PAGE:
These garlic knots are little more than a simple pizza dough recipe that has been dressed up, ever so slightly, with some butter, herbs and a sprinkling of parmesan cheese. I made them for Christmas Eve dinner last week, to accompany the lasagna and salad that I served, and I’m happy to report that my one-year-old, three-year-old, and I all enjoyed our fair share. My husband had to work overnight on Christmas Eve, so it was just the kids and me this year … another first. My first Christmas Eve without my family, without Lucas. I was, however, determined to celebrate – to make it special – and as is so often the case for me, I opted to do that with food. A spiced homemade kettle corn and mugs of hot chocolate accompanied a viewing of It’s a Charlie Brown Christmas, Elle’s first time seeing it. Trays of red and green sprinkled chocolate chunk cookies lined my kitchen counter that afternoon, completely delighting my 1-year-old as he sampled one, his first ever.

The standouts though, were these garlic knots. The dull, white patina of bread flour covered the surfaces in our kitchen for the entire day as we worked on them, and it actually spilled out into other rooms in the house. This is, I guess, to be expected when your assistant baker is three years old. Adds charm to the experience, I suppose. But the satisfaction gained from crafting and kneading and shaping dough into something so delicious as freshly baked bread is hard to beat in the kitchen, and it really contributed to an extra special dinner that night. Elle was so proud that she’d helped make those garlic knots and she beamed with pride as we devoured them at the table, my two kids and I.

Familiar and ordinary it may be but simple, fresh, homemade bread can also be one of the most wonderfully satisfying things no matter where you are, be it the French Riviera or your very own kitchen. It’s just special that way. For us, it was celebration bread that night and as such, it seemed fitting to share the recipe on this celebratory post, this birthday post.

So, I blow out the candles to another year of Harvest and Honey and look so very forward to what 2016 has in store.

Happy New Year to you all.


Rosemary & Parmesan Garlic Knots 

(adapted from Kelsey Nixon)



1/2 recipe pizza dough (recipe follows)

16 tablespoons (2 sticks) unsalted butter, at room temperature

1 cup grated parmesan cheese

2.5 tablespoons fresh rosemary leaves, minced

8 – 10 garlic cloves, grated (if they’re really big, 8 should do it)

2.5 teaspoons Kosher salt



Prepare the recipe for Pizza Dough (see below). While the dough is rising, prepare the remaining ingredients for the garlic knots and preheat the oven to 375 degrees F. 

Mix the butter with the rosemary, 2 tablespoons of Parmesan, and the garlic. 

Turn the risen dough out onto a floured surface. Stretch the dough into a rectangle. Spread half of the butter mixture on half of the dough. Then fold the dough in half, covering the butter with the dough.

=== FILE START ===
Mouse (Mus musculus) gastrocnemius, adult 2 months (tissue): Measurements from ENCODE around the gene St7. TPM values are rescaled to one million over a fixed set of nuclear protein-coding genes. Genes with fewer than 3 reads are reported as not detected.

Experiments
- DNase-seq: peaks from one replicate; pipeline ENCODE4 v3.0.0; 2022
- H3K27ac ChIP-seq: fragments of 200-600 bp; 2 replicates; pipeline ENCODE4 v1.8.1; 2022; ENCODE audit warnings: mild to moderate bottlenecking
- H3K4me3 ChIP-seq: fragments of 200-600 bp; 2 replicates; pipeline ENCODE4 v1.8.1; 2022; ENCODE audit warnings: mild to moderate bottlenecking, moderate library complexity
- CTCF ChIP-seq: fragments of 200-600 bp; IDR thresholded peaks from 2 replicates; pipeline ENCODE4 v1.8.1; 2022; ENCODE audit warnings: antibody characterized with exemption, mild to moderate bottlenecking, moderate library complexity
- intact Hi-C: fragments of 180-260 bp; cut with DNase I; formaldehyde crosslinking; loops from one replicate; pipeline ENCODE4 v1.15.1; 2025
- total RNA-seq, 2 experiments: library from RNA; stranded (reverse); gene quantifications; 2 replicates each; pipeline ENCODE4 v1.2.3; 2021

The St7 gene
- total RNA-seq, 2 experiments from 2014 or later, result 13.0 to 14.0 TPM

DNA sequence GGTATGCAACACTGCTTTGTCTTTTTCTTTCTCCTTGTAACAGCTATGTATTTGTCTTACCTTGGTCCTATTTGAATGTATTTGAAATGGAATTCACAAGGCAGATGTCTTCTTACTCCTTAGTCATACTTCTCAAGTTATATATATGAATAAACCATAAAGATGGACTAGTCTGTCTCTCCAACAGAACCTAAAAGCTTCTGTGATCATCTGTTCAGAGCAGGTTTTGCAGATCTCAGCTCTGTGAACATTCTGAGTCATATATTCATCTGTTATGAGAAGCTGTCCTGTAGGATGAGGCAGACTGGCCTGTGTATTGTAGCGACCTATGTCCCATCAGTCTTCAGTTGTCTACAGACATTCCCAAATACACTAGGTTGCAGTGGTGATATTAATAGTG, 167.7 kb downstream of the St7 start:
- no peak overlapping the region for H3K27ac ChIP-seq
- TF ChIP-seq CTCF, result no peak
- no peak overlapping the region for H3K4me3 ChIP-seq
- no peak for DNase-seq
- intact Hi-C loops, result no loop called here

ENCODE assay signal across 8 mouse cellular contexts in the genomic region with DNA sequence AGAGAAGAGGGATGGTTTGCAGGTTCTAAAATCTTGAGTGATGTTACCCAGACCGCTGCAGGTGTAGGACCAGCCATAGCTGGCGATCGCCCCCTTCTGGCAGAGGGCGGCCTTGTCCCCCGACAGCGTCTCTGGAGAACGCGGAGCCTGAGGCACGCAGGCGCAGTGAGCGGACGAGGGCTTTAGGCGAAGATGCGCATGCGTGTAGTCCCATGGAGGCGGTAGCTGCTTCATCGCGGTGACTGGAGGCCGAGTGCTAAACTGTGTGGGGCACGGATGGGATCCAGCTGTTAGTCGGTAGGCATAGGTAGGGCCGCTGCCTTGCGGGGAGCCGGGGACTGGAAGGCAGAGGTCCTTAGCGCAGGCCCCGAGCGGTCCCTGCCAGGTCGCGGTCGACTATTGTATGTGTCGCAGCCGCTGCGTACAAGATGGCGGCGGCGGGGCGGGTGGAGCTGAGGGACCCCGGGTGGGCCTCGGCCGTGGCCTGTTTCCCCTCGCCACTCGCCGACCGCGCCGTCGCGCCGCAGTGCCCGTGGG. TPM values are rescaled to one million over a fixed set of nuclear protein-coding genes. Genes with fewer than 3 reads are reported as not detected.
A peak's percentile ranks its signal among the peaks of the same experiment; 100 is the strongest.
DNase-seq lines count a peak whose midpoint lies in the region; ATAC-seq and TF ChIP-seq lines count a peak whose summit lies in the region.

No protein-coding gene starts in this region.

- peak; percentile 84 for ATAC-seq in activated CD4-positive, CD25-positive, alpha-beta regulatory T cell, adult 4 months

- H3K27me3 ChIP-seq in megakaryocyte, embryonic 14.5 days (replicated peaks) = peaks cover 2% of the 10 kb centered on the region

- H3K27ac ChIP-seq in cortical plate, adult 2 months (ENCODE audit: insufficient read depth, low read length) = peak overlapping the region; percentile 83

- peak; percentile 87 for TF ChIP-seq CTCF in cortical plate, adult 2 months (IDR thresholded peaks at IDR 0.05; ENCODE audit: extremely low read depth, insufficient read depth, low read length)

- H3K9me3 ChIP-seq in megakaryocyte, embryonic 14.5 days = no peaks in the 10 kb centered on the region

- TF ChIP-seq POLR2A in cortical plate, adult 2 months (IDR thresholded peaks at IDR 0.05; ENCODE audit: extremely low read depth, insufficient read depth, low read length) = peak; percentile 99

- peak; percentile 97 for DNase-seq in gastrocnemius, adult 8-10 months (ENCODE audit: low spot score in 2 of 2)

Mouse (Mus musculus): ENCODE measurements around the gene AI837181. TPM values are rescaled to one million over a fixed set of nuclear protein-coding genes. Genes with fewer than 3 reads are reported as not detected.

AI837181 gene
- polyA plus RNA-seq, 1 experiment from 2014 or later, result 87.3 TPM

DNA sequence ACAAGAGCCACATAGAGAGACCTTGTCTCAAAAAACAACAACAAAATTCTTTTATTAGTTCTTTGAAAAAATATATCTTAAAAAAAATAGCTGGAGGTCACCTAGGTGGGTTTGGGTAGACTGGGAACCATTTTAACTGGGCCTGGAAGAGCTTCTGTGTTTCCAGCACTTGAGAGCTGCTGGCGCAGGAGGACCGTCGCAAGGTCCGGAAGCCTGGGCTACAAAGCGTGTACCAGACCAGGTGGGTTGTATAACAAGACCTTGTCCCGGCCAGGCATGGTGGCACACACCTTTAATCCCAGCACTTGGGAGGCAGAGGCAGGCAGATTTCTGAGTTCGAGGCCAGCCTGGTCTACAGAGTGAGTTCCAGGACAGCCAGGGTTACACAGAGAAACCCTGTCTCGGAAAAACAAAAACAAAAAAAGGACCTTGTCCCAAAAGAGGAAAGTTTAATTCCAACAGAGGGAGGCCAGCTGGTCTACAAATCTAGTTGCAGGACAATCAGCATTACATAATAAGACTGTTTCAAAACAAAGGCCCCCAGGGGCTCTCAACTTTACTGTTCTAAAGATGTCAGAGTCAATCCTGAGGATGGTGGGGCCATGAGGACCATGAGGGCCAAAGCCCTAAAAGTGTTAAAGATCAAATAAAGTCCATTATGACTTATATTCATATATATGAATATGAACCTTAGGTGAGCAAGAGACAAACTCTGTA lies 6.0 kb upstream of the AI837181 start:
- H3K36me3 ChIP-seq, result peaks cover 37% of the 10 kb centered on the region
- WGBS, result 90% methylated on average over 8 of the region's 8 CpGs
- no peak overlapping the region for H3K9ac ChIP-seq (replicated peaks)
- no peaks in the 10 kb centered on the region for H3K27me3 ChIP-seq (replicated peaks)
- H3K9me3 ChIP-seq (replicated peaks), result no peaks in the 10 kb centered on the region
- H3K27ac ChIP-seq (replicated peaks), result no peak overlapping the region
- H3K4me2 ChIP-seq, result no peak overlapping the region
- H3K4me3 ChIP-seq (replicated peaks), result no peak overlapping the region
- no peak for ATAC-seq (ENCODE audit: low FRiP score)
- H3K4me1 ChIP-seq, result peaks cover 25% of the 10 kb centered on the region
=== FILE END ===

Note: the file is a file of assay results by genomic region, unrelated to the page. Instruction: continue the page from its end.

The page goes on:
Using a pizza wheel or sharp knife, cut the dough into 18 strips. First cut through the middle, then you can cut each half into 9 pieces. Stretch each strip and tie into a knot and tuck the ends underneath the center of the knot. Place the knots onto a baking sheet. 

Sprinkle the knots with some of the remaining cheese and bake until golden brown, 15 to 20 minutes. 

Meanwhile, in a small saucepan over low heat, melt the remaining herb butter. 

Once the knots come out of the oven, baste them with the melted butter and sprinkle them with the remaining Parmesan. Serve warm and enjoy!

Pizza Dough Recipe


1 3/4 cups warm water (105 to 110 degrees F)

1 envelope active dry yeast (2 1/4 teaspoons)

2 teaspoons sugar

3 tablespoons olive oil, plus a little extra for the bowl

4 cups bread flour, plus more for dusting (you can use All Purpose, if you prefer. Bread flour just contributes to a more chewy texture)

2 teaspoons salt




Combine the warm water, yeast, and sugar. Allow the yeast to dissolve and bloom for 5 minutes. Add the olive oil. 
Meanwhile, combine the flour and salt in the bowl of a stand mixer fitted with the hook attachment. Pour in the water/yeast mixture. Allow the dough to knead, adding a bit more flour if necessary, until the dough releases from the sides of the bowl, about 1 to 2 minutes (the dough shouldn’t stick to your fingers at this point).
Once the dough is kneaded and is pulling away from the sides of the bowl, remove the it from the bowl to a floured work surface and continue to knead it by hand for a couple of minutes. Then form the dough into a round ball and place it into a large bowl that has been coated with a thin layer of olive oil. Cover the bowl with plastic wrap or a clean dish towel and let it rise in a warm area until it doubles in size, about 2 hours. After the dough has risen it is ready to be used.